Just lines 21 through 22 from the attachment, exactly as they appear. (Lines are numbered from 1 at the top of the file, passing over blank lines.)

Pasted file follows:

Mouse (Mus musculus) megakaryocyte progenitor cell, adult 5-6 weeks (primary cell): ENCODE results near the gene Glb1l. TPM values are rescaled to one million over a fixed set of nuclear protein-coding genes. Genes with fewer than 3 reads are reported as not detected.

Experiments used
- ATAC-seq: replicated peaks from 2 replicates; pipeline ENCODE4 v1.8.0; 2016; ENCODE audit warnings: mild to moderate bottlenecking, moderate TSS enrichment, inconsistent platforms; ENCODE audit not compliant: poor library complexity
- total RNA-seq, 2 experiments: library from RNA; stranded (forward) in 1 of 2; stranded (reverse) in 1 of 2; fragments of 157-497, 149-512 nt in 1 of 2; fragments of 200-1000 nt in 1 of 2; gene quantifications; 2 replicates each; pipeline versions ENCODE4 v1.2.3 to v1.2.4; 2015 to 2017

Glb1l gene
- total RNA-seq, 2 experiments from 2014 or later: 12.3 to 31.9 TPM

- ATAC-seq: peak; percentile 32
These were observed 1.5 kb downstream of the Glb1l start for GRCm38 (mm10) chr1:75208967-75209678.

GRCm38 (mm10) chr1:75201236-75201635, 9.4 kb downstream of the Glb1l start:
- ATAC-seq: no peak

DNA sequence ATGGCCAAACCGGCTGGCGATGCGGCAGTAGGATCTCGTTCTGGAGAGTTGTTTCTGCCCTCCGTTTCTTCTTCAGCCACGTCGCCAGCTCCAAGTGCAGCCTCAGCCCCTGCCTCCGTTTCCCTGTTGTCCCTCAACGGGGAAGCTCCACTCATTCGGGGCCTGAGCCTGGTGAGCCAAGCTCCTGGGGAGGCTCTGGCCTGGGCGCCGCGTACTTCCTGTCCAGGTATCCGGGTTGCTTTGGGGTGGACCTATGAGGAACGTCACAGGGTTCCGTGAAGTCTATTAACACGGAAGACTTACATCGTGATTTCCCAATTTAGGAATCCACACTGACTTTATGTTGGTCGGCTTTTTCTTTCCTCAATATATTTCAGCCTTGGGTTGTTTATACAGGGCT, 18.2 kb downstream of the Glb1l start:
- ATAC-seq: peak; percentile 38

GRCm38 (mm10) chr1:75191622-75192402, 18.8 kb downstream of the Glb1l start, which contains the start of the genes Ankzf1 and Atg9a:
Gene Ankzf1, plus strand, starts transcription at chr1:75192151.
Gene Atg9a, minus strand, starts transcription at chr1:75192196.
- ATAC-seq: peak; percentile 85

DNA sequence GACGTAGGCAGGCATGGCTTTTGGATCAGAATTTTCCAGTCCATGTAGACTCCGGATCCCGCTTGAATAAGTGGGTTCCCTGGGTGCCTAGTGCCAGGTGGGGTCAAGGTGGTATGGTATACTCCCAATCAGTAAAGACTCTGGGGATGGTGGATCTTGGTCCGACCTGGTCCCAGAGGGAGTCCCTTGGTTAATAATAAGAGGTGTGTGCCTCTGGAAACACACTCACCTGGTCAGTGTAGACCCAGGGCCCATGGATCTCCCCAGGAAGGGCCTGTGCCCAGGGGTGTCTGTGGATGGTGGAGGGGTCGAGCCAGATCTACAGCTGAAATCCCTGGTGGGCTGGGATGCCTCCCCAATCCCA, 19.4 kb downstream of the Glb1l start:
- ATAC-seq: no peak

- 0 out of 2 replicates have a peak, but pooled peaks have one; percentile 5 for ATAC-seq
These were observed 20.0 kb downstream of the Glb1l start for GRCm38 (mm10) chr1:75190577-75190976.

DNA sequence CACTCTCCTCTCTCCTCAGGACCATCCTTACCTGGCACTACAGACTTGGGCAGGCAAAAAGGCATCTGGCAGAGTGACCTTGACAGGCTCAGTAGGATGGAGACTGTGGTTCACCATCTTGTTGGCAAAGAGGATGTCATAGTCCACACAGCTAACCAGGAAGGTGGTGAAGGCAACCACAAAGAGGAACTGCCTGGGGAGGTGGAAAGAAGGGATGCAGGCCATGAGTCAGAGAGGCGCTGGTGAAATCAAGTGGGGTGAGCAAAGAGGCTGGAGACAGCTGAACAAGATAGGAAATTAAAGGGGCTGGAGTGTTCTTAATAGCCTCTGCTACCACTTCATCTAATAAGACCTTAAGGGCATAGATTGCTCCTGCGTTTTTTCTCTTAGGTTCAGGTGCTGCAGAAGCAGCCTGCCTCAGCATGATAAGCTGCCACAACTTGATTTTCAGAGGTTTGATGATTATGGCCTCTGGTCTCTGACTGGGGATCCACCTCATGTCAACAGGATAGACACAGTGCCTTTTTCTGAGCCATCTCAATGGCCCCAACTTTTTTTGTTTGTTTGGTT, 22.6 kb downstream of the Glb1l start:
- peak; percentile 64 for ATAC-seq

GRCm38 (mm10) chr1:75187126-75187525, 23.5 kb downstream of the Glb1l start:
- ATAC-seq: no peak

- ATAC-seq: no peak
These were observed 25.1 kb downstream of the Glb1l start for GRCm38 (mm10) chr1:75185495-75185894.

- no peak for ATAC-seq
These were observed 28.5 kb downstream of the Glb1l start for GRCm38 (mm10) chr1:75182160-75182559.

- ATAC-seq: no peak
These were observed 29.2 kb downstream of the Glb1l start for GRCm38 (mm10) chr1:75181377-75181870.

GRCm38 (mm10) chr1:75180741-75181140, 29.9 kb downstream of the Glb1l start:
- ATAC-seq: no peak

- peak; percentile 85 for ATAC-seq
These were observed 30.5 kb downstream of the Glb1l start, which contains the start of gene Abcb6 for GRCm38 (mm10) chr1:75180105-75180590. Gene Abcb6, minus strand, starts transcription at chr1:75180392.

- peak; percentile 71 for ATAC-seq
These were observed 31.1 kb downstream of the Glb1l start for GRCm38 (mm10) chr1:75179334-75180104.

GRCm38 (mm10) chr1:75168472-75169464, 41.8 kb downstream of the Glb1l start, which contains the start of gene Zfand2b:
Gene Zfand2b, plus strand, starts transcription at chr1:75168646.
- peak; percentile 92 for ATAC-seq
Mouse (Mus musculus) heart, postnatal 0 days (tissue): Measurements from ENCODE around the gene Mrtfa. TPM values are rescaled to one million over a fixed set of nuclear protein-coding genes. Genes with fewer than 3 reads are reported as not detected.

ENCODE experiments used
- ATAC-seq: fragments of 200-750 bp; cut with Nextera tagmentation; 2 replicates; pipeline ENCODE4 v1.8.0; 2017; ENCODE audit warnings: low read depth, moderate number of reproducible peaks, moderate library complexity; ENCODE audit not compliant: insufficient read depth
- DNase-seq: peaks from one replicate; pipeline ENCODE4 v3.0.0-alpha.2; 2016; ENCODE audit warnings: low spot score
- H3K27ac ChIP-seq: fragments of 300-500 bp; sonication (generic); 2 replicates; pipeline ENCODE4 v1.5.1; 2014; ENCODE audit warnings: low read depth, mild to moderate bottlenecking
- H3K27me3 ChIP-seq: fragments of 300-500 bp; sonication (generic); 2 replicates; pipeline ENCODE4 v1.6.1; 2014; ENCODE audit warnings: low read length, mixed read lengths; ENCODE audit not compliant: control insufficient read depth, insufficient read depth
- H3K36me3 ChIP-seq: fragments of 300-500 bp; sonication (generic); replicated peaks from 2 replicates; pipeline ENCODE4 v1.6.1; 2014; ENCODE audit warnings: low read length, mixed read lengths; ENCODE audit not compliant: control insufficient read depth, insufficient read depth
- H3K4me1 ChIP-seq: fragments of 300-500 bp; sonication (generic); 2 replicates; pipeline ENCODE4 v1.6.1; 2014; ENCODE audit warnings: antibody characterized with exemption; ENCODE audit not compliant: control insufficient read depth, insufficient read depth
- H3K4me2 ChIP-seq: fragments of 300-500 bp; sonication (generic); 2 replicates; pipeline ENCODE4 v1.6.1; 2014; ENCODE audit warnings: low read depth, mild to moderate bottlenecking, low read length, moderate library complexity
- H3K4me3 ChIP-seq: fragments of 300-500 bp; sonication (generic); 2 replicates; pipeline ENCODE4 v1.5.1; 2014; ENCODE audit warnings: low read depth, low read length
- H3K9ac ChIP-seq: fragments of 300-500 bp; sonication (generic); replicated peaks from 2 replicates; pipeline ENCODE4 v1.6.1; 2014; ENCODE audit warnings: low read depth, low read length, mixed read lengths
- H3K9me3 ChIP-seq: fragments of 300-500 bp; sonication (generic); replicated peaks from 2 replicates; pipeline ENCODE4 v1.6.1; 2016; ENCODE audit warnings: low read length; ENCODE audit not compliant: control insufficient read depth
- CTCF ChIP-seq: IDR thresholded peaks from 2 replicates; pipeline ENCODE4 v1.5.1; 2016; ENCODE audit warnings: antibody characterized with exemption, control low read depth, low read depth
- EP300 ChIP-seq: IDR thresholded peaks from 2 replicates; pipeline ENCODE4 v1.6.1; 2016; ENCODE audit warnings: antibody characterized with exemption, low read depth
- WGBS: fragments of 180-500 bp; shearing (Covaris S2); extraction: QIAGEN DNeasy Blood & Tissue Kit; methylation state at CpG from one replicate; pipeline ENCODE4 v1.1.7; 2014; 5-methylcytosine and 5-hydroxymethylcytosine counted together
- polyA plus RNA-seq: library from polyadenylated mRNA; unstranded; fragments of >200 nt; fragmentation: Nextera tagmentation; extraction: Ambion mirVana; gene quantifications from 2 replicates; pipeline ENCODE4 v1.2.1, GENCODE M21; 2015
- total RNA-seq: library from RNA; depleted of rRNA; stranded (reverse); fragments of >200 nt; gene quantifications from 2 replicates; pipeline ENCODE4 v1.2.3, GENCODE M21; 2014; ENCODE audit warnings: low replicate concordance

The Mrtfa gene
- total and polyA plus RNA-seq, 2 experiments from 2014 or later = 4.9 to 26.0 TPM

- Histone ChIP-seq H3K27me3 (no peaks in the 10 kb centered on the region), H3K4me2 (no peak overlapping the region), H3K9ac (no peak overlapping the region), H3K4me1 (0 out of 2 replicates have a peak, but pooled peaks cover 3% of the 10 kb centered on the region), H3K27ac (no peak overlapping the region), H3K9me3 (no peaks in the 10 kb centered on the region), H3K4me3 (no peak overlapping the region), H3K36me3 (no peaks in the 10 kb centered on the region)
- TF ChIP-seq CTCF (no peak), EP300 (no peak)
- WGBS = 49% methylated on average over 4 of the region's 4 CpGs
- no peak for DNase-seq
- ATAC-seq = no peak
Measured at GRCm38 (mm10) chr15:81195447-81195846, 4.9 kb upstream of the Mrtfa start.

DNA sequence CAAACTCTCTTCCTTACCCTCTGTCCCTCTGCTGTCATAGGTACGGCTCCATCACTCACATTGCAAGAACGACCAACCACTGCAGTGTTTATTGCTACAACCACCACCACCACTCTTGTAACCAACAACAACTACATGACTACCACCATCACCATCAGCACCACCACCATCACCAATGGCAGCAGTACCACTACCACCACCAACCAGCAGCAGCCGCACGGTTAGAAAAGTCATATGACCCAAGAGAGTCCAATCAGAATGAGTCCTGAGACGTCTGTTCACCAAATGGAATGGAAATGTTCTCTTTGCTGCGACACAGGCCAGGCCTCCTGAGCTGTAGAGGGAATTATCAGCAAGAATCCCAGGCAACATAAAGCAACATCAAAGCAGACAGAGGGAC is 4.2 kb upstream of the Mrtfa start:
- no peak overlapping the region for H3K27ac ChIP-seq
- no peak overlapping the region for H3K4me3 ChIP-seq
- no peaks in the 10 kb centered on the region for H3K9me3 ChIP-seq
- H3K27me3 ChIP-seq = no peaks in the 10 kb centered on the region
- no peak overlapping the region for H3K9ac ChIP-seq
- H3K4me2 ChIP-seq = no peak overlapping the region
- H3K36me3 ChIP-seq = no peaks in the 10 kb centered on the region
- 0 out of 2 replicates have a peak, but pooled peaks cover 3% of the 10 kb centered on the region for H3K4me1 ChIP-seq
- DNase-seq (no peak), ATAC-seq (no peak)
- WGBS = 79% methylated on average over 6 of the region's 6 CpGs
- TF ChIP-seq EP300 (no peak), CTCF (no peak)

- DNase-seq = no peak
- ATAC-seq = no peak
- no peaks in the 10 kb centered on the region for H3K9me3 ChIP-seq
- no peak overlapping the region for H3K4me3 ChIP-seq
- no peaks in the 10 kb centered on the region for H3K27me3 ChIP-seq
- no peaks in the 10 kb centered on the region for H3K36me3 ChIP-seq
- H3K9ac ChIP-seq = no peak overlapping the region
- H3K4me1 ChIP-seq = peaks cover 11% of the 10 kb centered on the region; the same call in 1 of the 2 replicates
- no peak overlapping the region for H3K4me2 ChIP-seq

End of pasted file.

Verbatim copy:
DNA sequence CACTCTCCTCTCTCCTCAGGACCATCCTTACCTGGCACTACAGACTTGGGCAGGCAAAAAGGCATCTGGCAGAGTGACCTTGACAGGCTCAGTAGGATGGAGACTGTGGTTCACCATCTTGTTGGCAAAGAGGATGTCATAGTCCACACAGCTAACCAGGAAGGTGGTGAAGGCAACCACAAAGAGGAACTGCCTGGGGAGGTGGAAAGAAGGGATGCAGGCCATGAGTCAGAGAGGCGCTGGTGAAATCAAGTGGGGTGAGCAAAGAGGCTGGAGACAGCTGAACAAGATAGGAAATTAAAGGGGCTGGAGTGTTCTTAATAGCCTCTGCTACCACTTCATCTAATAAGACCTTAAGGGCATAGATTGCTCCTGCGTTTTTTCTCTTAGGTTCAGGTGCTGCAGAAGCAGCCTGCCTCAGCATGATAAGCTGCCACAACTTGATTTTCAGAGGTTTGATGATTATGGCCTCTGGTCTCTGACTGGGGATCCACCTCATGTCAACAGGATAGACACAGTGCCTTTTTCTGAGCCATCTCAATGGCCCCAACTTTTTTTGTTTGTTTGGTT, 22.6 kb downstream of the Glb1l start:
- peak; percentile 64 for ATAC-seq